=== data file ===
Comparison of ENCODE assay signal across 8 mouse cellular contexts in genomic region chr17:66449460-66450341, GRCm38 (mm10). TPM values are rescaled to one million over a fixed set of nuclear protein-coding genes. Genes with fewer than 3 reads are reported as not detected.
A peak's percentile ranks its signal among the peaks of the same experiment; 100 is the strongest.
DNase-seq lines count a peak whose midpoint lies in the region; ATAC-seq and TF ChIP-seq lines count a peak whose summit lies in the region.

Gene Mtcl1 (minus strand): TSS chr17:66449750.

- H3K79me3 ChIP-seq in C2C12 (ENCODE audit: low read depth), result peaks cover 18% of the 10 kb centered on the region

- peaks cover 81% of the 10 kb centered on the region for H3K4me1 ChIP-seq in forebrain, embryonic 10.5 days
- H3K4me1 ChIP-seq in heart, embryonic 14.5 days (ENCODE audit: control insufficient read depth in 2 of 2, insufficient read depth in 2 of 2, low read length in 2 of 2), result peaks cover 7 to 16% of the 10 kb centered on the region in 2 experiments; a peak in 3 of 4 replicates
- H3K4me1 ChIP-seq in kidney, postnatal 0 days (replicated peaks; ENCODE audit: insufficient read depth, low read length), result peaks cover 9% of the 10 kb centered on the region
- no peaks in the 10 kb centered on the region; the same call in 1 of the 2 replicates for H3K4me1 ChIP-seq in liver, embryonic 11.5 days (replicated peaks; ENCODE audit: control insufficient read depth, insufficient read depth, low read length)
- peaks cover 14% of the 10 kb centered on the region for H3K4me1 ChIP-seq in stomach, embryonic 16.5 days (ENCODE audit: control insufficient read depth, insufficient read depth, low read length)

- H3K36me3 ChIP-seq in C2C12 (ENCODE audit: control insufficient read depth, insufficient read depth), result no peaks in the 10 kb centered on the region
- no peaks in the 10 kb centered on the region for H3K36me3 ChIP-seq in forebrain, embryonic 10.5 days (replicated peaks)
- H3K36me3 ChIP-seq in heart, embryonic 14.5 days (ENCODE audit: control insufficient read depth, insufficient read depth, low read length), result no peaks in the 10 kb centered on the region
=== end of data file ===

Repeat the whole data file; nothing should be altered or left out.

Comparison of ENCODE assay signal across 8 mouse cellular contexts in genomic region chr17:66449460-66450341, GRCm38 (mm10). TPM values are rescaled to one million over a fixed set of nuclear protein-coding genes. Genes with fewer than 3 reads are reported as not detected.
A peak's percentile ranks its signal among the peaks of the same experiment; 100 is the strongest.
DNase-seq lines count a peak whose midpoint lies in the region; ATAC-seq and TF ChIP-seq lines count a peak whose summit lies in the region.

Gene Mtcl1 (minus strand): TSS chr17:66449750.

- H3K79me3 ChIP-seq in C2C12 (ENCODE audit: low read depth), result peaks cover 18% of the 10 kb centered on the region

- peaks cover 81% of the 10 kb centered on the region for H3K4me1 ChIP-seq in forebrain, embryonic 10.5 days
- H3K4me1 ChIP-seq in heart, embryonic 14.5 days (ENCODE audit: control insufficient read depth in 2 of 2, insufficient read depth in 2 of 2, low read length in 2 of 2), result peaks cover 7 to 16% of the 10 kb centered on the region in 2 experiments; a peak in 3 of 4 replicates
- H3K4me1 ChIP-seq in kidney, postnatal 0 days (replicated peaks; ENCODE audit: insufficient read depth, low read length), result peaks cover 9% of the 10 kb centered on the region
- no peaks in the 10 kb centered on the region; the same call in 1 of the 2 replicates for H3K4me1 ChIP-seq in liver, embryonic 11.5 days (replicated peaks; ENCODE audit: control insufficient read depth, insufficient read depth, low read length)
- peaks cover 14% of the 10 kb centered on the region for H3K4me1 ChIP-seq in stomach, embryonic 16.5 days (ENCODE audit: control insufficient read depth, insufficient read depth, low read length)

- H3K36me3 ChIP-seq in C2C12 (ENCODE audit: control insufficient read depth, insufficient read depth), result no peaks in the 10 kb centered on the region
- no peaks in the 10 kb centered on the region for H3K36me3 ChIP-seq in forebrain, embryonic 10.5 days (replicated peaks)
- H3K36me3 ChIP-seq in heart, embryonic 14.5 days (ENCODE audit: control insufficient read depth, insufficient read depth, low read length), result no peaks in the 10 kb centered on the region